forsythia bush

Forsythia giving their electric glow for Spring

With Antoine travelling for a while, there was less motivation to cook, however. 🙁 Where’s the violin?   So I cheered myself up with a bright and cheery bunch of mimosa flowers.

Many of us know of a Mimosa as a Champagne cocktail mixed with fresh orange juice (in the UK we call it a Bucks Fizz).  I personally love a Grand Mimosa with a touch of Grand Marnier in there, too (that managed to cheer me up as well ;-)).   There’s even a Grandaddy Mimosa, adding rum and lemon juice… Now that sounds my kind of tipple!   In France, you may have heard of oeufs mimosa: a classic, simple dish served as a starter and great for Easter.  It’s basically hard boiled eggs, halved with the egg yolk scooped out and mixed with mayonnaise, crushed garlic and parsley then stuffed back into the egg cavity.  Sound familiar?  When I was little it wasn’t as posh as the French version.  Two hb egg halves were turned upside down and dolloped with Heinz salad cream and sprinkled with une touche de paprika.  No comment.  Well, perhaps yes.  Sorry, Mum.  I now owe you a box of mimosa macarons…

box mimosa macarons Jill

Anyone for a mimosa macaron?

Back to my bunch of mimosa flowers, though.  Little did I appreciate just how strong the mimosa scent was and the house smelled of its perfume for days, even though its ephemeral blossom had dried out so quickly.  I couldn’t believe how this simple bunch of yellow mini pompoms could also have such a postive mental effect.  There’s even a Mimosa Festival in the South of France which takes place mid to end February with spectacular mimosa floats.  Can you just imagine how that would smell?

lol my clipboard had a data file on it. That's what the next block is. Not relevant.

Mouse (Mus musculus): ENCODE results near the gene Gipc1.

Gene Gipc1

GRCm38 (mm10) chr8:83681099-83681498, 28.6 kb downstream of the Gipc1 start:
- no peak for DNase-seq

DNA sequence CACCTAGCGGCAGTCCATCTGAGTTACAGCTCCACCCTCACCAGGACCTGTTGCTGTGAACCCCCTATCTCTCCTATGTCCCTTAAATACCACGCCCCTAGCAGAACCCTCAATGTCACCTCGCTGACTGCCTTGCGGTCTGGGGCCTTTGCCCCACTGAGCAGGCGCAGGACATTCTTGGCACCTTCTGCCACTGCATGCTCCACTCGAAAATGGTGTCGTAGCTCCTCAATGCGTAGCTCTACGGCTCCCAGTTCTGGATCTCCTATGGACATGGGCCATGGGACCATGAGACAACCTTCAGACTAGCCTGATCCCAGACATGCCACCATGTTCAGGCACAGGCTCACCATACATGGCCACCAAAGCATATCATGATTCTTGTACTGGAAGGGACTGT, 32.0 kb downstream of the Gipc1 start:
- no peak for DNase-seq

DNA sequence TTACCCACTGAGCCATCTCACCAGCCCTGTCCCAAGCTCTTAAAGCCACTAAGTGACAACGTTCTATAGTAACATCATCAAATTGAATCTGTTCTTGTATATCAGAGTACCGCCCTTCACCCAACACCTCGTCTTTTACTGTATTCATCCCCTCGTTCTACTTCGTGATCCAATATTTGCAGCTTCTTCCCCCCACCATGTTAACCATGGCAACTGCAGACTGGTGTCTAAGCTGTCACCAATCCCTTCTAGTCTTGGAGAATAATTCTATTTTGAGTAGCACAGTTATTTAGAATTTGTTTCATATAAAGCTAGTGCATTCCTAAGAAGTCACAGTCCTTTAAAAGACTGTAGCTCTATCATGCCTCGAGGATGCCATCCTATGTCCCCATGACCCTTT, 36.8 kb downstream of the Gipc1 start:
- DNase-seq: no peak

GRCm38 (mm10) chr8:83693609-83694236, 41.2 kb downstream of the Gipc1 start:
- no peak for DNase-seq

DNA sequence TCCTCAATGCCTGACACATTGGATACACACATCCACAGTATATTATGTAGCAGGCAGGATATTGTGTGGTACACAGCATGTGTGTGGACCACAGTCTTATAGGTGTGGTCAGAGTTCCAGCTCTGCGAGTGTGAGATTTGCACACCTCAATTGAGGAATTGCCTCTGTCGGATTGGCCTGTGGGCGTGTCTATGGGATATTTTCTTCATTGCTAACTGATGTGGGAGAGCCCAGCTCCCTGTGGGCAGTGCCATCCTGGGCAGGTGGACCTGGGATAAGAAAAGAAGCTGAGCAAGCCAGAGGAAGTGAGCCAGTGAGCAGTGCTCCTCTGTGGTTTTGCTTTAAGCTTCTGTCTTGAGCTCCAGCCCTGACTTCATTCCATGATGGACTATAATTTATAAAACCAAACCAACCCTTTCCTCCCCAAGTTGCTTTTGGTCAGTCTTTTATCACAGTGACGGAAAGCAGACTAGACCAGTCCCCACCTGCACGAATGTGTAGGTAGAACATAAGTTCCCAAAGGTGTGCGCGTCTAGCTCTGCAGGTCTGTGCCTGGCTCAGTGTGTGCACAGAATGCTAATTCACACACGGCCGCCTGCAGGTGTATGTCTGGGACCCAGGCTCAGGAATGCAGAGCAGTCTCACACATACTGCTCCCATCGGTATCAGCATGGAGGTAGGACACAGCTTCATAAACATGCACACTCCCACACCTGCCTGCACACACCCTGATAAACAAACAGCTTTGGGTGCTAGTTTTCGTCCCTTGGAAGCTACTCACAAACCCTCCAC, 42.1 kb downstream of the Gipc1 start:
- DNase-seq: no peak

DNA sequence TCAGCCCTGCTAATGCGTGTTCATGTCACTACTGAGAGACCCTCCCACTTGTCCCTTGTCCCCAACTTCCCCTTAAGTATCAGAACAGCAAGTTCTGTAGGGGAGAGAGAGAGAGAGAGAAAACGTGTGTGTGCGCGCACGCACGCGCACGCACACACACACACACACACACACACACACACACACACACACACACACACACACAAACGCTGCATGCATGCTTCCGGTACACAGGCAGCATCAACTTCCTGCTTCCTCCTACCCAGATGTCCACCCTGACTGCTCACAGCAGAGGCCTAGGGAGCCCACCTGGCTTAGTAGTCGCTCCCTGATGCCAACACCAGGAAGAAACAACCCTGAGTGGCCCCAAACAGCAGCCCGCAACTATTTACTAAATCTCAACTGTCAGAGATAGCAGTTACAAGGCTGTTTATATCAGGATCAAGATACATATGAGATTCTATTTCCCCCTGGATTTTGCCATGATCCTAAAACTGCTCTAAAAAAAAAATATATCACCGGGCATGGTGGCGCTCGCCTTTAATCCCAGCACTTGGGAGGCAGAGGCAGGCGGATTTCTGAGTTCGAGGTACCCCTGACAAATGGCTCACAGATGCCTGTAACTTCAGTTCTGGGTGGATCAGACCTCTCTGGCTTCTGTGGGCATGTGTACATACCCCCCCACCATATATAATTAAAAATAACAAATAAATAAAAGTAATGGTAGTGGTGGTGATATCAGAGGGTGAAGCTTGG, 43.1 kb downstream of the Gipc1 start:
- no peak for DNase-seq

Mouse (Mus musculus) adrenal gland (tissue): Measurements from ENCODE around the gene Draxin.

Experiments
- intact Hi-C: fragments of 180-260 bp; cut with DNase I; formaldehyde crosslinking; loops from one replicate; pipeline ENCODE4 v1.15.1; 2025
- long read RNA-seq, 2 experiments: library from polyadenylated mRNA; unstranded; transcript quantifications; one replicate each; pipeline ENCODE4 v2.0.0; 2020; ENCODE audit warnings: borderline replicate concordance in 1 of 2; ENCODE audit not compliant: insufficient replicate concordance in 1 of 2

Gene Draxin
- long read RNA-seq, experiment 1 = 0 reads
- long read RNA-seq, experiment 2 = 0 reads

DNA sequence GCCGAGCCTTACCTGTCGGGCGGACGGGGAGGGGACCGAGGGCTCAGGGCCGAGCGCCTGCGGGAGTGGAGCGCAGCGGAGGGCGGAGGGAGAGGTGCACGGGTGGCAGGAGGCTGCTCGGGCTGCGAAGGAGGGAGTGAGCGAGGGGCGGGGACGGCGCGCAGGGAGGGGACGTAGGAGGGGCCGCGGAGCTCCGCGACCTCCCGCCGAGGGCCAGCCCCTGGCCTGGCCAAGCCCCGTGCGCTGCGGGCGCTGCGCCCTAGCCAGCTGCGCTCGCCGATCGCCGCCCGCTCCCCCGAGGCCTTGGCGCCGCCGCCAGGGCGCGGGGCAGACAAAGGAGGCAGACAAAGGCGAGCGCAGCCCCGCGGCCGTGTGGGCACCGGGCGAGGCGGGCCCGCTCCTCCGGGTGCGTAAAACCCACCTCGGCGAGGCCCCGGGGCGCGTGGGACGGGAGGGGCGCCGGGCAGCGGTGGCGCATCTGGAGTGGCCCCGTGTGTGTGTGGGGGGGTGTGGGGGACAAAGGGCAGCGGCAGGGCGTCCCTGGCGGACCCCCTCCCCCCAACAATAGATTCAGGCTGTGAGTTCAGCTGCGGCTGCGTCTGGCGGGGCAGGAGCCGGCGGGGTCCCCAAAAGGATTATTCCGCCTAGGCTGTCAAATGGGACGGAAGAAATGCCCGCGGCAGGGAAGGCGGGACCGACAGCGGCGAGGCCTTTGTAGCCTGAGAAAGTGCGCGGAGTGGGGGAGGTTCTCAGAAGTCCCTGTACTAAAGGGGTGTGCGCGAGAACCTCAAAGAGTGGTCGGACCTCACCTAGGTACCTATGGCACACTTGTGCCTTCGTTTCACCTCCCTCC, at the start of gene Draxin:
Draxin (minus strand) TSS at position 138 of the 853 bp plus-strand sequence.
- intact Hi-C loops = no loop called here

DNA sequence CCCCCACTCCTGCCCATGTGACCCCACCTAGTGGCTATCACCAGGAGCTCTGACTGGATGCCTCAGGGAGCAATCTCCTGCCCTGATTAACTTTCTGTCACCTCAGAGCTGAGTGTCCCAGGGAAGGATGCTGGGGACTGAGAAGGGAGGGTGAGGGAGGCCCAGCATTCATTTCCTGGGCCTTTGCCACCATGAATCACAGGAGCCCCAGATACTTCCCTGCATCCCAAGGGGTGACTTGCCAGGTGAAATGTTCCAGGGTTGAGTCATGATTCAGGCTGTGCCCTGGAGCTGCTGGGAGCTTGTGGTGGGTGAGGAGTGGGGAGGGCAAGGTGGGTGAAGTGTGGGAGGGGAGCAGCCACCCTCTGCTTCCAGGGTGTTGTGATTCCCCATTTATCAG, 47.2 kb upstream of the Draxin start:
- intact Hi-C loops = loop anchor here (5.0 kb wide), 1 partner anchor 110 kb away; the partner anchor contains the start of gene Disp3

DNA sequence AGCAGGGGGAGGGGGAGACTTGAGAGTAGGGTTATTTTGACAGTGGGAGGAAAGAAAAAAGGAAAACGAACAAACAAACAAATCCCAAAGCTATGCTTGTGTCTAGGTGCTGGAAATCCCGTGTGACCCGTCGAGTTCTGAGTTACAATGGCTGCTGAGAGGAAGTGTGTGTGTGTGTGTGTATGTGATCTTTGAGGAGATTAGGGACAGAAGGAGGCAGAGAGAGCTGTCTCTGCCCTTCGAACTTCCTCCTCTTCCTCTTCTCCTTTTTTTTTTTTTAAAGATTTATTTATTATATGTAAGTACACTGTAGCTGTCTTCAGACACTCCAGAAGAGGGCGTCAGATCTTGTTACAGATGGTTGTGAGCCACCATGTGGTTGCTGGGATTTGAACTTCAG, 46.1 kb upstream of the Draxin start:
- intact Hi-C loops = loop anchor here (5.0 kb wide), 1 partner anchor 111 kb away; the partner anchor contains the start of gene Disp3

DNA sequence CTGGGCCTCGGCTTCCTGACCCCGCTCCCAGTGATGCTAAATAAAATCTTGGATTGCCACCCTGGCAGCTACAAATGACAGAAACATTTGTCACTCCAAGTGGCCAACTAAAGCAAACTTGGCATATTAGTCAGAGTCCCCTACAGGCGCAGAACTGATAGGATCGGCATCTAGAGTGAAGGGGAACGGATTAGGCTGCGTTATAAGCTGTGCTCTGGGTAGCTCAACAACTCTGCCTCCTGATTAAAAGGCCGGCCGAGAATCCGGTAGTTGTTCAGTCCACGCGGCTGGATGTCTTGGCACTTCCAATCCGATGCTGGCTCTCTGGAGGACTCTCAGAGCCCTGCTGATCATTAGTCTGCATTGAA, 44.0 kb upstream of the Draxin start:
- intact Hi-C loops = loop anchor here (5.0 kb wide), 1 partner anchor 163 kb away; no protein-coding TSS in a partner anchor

Then I remembered that Ladurée had a beautiful mimosa macaron display in their Champs Elysées boutique window last year.  SO why not make some myself?  I’m now on a roll to make new flavours and experiment again!

mimosa macaron pompom Jill

Mimosa macarons: a touch of Paris in the Springtime

Surfing on meilleurduchef.com I was excited to see they even had a mimosa aroma.  So I added a few drops to the macaron shells.

infusing mimosa

infusing mimosa for the buttercream filling

Using the tutti frutti macaron recipe (p.83) as a basis for the filling,  I instead infused some mimosa into the full cream milk for 10 minutes.  It was amazing how the milk turned bright yellow.  I then added a teaspoon of the aroma to the buttercream at the end.  The result?

bitten mimosa macaron

Crispy meringue on the outside, fondant in the middle

They were delicious and surprisingly subtle for such a strong-tasting buttercream.  After 24 hours, they had turned perfectly soft inside with the characteristic crispy meringue on the outside.  Bliss with a pot of Darjeeling tea, so not to overpower the flavour of the macaron.   As a perfectionist, however, I would double the amount of mimosa used to infuse in the cream for next time.  To make a macaron taste of the flavour, the filling does need to be pretty concentrated.

pompom macaron mimosa Jill

Mimosa pompom macaron

Alas it’s the end of the short mimosa season, but there’s still time for you to give it a go!  Next year I must get to the mimosa festival, though.

Opera near Brentanos

Brentano’s bookstore is on the Avenue de l’Opera, Paris (see Events)

Before you go, I’m so excited to annouce my booksigning on Saturday 19th March at Brentano’s American Bookstore in Paris.  The next day is the Fête du macaron but as it’s a Sunday the bookstore will be closed.  So if you’re in Paris, start off the macaron weekend fun between 3-5pm on Saturday. Brentano’s is just next door to Pierre Hermé if you’re needing a macaron fix.  I look forward to seeing you next weekend!